Sierra Leone’s supreme court has set its face against a candidate who failed to be elected as a paramount chief in 2003. In the process of finding against P C Mohamed Kailondo Banya, the five judges who heard his appeal apologised for the role that the judiciary might have played in the almost unheard-of delays in finalising the issue.
The court said it was ‘extremely regrettable’ that a matter filed in May 2011 should only have been heard ‘at the tail end of 2020’.
‘It is rightly often said that justice delayed is justice denied. The election took place in 2003. Each of the parties deserves to know the fate of their case so they can move on. It is manifestly unfair for a case to take almost 10 years before it is heard. For that part which the judiciary played in this delay, this court offers its apology.’
The case itself concerned the elections to the Luawa chiefdom in the Eastern Province of Sierra Leone. Banya lost the elections to Lamin Vonjo Ngobeh who was later declared as the paramount chief of the Luawa chiefdom and formally recognised as such by the President of Sierra Leone.
Banya challenged the election results in the high court, and in 2013 the court declared the polls null and void. Ngobeh then appealed. Having won (by a majority) in the court of appeal, Ngobeh was reinstated.
Dissatisfied, Banya tried again, this time via an appeal to the supreme court.
The five supreme court justices found against the argument that the high court’s judgment should have been allowed to stand because the judge hearing the initial matter had the advantage of seeing witnesses directly herself. This was not a case where seeing and hearing evidence herself gave the trial judge an advantage, said the supreme court.
They also had to consider the claim that the election was tainted because the councillors standing as candidates had not been listed in the government gazette before the elections as required by law.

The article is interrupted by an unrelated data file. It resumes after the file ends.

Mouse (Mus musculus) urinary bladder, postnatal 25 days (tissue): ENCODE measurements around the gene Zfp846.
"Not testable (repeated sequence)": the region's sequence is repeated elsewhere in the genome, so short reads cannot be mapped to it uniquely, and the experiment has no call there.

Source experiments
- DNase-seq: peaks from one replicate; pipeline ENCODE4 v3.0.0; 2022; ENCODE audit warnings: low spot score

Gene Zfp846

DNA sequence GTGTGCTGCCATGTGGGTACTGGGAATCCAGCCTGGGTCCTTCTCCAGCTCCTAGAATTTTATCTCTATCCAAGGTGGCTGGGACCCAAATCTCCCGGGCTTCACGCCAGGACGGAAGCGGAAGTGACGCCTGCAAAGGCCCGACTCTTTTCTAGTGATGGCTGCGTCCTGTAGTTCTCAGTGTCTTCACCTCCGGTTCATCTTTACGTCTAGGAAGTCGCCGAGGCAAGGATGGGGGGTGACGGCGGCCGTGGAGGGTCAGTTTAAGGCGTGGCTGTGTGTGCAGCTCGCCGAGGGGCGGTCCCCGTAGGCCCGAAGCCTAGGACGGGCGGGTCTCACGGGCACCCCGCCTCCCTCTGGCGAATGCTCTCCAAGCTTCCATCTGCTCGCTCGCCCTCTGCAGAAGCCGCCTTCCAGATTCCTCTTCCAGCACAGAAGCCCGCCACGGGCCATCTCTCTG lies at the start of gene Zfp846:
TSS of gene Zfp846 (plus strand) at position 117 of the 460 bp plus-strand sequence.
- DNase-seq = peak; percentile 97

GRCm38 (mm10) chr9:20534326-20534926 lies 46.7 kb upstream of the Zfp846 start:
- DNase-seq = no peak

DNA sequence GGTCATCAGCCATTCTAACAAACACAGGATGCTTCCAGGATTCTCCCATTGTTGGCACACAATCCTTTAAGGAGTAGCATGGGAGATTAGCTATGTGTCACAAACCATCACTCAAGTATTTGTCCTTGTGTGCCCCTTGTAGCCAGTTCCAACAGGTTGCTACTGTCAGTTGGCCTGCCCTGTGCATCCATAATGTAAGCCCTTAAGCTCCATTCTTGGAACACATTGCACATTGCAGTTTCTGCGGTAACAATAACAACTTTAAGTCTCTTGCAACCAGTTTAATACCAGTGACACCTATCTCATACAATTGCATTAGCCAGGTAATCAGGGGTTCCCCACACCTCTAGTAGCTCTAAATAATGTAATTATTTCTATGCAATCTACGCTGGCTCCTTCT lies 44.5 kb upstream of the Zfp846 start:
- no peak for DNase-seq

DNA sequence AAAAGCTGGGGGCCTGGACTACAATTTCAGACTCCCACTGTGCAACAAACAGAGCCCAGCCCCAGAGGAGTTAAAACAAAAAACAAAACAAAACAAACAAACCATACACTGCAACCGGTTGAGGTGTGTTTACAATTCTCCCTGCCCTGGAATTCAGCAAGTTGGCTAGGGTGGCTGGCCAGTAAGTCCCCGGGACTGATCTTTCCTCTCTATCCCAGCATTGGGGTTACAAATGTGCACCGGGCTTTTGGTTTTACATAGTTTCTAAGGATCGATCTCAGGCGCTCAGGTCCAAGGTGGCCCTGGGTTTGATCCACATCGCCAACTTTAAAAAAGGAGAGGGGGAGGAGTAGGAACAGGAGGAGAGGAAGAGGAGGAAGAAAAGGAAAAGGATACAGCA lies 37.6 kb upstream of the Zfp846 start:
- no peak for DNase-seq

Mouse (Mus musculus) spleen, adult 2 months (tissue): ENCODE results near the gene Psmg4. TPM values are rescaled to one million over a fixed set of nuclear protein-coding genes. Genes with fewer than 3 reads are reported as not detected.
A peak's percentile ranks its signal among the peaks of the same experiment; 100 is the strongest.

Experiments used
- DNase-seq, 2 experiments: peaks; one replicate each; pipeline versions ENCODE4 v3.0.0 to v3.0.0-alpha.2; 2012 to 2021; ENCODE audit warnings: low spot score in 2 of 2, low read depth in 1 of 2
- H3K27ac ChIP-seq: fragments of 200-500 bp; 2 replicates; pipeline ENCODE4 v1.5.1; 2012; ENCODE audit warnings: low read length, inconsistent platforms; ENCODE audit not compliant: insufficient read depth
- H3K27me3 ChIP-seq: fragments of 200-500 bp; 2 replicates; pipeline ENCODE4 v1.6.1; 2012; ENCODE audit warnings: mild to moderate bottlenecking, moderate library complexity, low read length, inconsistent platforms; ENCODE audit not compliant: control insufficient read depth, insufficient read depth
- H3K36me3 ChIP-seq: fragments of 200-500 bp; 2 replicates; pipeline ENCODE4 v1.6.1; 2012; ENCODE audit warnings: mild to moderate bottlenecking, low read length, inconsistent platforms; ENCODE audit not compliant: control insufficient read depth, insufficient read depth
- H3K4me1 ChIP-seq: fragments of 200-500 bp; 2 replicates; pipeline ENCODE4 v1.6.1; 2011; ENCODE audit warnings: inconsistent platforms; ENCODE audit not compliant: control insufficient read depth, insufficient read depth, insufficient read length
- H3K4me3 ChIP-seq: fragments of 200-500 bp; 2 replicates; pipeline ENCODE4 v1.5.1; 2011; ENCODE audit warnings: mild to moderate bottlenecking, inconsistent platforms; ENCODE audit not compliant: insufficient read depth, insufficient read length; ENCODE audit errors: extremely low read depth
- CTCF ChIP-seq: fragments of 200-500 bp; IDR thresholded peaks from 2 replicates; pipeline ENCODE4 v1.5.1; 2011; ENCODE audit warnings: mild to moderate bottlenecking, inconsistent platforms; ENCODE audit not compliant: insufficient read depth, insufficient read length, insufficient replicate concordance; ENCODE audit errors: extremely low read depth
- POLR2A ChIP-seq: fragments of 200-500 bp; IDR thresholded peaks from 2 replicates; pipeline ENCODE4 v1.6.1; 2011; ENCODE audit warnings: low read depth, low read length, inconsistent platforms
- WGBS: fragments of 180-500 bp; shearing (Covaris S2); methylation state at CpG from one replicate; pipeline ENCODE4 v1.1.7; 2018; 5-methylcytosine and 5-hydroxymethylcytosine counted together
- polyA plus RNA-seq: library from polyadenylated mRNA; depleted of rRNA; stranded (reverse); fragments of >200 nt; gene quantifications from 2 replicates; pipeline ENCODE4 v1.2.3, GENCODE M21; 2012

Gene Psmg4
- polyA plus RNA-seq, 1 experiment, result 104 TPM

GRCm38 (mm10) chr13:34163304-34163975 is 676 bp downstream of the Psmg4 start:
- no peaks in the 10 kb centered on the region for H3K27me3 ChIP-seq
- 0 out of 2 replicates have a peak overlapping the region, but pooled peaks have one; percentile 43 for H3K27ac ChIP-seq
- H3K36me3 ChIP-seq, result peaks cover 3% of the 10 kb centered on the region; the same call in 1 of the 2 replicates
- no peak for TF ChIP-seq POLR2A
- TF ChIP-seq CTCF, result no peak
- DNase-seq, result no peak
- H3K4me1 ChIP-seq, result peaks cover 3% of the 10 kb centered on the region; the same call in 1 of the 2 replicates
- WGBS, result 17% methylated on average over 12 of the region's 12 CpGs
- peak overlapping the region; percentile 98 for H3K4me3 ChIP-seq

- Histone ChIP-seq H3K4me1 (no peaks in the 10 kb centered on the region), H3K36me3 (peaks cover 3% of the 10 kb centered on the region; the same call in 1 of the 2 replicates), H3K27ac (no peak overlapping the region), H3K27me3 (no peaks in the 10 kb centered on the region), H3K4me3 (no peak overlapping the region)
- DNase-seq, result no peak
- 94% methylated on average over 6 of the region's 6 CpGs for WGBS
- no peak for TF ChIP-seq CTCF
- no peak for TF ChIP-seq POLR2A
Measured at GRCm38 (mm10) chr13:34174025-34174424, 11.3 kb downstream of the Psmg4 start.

The justice found that this requirement only became law after the elections, and was not required at the time the elections in dispute were held.
The unsuccessful candidate based part of his complaint on certain guidelines and a code that he said had not been adhered to. The supreme court found, however, that these documents had no legal status ‘capable of giving rise to the sanctions for non-compliance’ sought by the Banya.
But should these documents even have been taken into consideration by any court involved in this case? ‘They are unsigned and undated,’ the judges stressed. They were first mentioned in court during cross-examination of a witness but were not shown to him or tendered in evidence through any other witness. ‘In fact, until counsel attached them as annexures to his final written address, the court had not had sight of either.’
It was clearly an error for the trial court to have considered them: ‘Where a document is not tendered in evidence and is therefore not before the court, the court has no business considering that which is not properly before it.’
The outcome is interesting, but not for the specific answers made by the court to the grounds of appeal or to its reasoning in deciding the matter. Rather, it is because the apex court felt the grounds of appeal were so weak that the appeal would never have been allowed to proceed to the supreme court if the appellant had had first to seek leave to appeal. In fact, the matter was held up as an example of why there should not be an automatic right of appeal to the supreme court on any issue.
‘The delay notwithstanding, this appeal is wholly without merit. The grounds raised had been more than adequately dealt with by the majority decision in the court of appeal. If there was any appeal which makes the case for rescinding the automatic right of appeal to the supreme court on any issue, we need look no further than this case.
‘If the appellant had had to seek leave to appeal, he would certainly not have been able to demonstrate that there is an arguable point of law that merits the attention of the supreme court.
‘It beggars belief that this court is being asked to decide a matter, at the heart of which is the legal status of unsigned and undated documents which were not even tendered in evidence.
And then, underlining the hopelessness of the case, the court added: ‘I thank both counsel … for not seeking an oral hearing of this appeal.’